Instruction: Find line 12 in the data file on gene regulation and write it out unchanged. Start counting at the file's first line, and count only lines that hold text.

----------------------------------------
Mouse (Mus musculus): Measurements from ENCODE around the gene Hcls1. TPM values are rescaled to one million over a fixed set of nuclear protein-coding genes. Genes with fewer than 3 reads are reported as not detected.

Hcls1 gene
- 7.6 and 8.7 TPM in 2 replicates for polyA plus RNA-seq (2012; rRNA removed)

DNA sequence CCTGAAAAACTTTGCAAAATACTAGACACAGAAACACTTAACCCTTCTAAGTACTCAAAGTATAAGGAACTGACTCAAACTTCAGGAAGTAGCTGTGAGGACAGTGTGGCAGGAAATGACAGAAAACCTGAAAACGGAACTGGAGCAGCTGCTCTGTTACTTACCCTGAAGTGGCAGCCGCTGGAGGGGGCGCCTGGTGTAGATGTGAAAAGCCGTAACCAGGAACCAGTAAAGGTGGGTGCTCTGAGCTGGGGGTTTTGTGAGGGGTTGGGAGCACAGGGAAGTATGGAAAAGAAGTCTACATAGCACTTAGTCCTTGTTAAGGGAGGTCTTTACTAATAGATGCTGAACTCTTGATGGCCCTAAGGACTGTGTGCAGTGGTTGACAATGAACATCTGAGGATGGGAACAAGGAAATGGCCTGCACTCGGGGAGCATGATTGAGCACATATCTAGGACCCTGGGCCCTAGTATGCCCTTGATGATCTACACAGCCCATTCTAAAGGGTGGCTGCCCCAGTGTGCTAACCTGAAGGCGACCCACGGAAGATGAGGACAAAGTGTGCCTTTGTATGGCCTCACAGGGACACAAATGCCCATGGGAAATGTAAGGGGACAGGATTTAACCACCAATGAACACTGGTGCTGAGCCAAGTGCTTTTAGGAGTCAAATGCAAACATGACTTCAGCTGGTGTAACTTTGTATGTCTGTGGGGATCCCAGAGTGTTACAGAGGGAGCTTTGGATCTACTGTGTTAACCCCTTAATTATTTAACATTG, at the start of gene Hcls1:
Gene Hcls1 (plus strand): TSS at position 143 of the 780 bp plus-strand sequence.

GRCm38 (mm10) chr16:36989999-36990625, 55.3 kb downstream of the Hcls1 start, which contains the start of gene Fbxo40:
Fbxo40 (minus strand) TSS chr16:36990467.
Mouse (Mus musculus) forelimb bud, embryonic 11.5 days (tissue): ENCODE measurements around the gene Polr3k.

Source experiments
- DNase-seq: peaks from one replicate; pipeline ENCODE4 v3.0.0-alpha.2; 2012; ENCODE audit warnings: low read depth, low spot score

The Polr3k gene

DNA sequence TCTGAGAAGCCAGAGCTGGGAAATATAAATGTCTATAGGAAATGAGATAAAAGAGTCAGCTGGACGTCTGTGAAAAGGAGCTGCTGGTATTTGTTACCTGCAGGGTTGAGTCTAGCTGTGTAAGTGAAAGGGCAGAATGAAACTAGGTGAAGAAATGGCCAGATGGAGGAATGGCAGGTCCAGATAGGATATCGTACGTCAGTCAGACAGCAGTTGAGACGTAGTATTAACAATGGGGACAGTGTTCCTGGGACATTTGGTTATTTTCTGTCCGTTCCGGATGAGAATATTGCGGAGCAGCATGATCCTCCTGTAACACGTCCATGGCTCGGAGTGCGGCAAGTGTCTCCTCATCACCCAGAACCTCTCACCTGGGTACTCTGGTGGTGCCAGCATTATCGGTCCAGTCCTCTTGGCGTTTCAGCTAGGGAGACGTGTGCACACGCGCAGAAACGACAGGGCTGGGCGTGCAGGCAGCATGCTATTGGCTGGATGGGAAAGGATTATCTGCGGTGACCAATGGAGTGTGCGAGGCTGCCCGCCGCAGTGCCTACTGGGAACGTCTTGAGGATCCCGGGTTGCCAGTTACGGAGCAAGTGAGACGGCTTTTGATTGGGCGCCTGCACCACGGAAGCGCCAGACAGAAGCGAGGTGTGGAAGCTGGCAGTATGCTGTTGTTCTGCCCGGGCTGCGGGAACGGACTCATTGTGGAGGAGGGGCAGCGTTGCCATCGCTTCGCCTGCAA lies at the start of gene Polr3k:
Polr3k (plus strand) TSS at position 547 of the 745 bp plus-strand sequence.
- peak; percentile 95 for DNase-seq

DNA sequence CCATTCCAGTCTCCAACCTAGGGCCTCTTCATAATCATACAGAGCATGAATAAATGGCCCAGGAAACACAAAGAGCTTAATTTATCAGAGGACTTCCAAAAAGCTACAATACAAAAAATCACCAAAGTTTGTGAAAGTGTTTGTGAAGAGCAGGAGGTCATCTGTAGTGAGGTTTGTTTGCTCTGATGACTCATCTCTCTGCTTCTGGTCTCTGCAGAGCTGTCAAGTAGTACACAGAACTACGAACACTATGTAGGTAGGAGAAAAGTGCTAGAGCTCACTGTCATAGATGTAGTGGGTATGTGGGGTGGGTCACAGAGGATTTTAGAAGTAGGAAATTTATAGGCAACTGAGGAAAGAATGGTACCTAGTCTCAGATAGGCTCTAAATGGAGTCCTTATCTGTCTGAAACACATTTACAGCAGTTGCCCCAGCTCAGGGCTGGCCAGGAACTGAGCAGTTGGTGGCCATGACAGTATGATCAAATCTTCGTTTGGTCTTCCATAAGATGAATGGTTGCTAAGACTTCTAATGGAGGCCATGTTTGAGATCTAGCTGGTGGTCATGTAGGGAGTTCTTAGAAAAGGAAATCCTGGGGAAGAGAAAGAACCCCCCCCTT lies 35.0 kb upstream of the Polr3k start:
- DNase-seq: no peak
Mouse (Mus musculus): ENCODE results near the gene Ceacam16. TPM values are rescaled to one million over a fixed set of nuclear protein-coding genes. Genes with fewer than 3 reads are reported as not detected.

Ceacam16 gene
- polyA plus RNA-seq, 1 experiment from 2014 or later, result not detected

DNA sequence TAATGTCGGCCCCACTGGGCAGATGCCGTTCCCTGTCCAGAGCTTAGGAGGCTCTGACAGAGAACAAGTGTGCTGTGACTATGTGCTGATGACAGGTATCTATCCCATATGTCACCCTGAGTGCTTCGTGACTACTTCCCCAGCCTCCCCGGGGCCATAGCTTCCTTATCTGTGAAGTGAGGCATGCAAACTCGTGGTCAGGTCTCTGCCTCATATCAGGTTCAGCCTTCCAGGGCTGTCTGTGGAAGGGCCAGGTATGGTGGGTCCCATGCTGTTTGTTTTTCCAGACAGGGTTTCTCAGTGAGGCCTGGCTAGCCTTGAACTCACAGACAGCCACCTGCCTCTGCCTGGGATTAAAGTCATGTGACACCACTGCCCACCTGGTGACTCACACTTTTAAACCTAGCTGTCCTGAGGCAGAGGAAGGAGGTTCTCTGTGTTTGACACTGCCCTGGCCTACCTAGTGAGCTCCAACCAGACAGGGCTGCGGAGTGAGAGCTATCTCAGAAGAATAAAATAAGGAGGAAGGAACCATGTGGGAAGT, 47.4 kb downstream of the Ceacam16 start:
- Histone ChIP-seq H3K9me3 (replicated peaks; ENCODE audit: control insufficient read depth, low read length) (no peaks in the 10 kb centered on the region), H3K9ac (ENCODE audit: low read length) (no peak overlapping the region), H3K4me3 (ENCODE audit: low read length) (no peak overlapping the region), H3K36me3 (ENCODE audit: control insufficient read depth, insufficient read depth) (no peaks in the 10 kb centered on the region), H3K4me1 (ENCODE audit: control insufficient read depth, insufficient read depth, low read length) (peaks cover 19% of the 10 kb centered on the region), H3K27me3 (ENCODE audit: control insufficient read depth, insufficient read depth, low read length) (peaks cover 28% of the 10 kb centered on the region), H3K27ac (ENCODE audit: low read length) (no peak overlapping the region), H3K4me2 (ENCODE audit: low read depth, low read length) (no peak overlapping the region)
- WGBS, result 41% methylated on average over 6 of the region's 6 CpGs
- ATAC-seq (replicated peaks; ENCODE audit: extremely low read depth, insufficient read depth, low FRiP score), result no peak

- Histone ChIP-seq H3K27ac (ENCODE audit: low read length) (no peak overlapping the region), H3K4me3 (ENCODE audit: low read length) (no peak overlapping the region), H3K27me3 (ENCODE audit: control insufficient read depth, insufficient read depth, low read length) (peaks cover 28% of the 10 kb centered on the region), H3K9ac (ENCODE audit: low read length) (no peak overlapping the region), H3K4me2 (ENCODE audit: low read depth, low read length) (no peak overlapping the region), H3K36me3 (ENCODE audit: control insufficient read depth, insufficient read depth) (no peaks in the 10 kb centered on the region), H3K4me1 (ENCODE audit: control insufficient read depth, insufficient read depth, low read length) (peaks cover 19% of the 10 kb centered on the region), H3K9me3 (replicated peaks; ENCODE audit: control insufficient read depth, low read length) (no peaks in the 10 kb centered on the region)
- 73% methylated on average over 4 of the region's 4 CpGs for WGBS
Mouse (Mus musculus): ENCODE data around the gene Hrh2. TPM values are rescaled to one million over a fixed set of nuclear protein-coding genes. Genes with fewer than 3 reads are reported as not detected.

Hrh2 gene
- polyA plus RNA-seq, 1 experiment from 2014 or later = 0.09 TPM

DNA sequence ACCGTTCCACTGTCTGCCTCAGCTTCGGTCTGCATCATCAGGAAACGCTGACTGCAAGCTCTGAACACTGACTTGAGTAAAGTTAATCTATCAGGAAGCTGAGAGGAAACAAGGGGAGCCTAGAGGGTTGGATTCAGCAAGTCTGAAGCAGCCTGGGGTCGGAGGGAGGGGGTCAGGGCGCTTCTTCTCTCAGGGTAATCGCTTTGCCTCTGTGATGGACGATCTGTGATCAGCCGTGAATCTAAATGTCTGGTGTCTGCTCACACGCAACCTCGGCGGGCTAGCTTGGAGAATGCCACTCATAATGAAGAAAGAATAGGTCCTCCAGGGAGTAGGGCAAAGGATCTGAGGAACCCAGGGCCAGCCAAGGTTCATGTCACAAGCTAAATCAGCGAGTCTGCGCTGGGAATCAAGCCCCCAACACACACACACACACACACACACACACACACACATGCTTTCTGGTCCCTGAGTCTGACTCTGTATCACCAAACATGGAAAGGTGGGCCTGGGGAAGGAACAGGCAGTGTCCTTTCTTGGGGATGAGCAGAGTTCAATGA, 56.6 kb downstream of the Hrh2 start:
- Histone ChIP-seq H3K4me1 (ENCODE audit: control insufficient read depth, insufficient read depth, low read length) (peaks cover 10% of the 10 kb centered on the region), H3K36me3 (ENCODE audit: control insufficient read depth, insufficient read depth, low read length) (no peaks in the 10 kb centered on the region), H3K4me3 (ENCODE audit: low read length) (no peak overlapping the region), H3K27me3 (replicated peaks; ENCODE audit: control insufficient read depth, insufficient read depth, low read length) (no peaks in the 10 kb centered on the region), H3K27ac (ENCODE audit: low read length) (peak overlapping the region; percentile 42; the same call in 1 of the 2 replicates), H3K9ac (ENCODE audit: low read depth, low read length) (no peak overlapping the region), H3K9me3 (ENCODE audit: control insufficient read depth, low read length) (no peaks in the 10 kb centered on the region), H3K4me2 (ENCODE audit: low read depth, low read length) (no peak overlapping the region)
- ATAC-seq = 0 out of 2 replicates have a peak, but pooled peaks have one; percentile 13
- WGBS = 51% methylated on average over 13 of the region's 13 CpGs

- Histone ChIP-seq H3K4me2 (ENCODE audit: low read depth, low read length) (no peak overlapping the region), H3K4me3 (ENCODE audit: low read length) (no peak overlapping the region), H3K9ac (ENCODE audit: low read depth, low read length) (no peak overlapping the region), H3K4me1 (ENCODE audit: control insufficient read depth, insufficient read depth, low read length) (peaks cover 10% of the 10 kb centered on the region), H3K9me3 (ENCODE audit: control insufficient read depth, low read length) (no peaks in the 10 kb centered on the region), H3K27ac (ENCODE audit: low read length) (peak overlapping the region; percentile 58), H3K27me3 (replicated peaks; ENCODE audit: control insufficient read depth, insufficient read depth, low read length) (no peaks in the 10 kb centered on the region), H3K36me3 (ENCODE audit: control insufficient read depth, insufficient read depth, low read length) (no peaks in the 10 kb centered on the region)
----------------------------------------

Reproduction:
DNA sequence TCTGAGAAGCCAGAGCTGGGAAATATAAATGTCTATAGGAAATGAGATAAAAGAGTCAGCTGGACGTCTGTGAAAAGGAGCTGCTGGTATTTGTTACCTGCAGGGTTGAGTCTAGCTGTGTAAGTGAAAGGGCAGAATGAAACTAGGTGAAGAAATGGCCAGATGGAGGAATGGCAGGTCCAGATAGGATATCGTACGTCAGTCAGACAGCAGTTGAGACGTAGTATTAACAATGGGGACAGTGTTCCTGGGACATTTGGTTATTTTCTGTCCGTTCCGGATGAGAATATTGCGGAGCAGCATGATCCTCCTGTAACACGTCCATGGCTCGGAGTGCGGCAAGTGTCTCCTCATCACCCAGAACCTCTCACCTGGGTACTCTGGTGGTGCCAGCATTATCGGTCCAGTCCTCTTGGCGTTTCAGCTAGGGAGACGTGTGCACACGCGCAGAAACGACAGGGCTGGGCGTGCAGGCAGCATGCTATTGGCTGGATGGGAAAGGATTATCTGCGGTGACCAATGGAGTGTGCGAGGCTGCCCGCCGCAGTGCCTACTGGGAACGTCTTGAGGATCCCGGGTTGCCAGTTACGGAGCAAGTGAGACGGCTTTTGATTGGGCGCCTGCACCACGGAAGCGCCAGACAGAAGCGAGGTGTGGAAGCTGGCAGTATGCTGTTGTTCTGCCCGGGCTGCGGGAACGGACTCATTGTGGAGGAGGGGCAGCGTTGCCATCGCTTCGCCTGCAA lies at the start of gene Polr3k: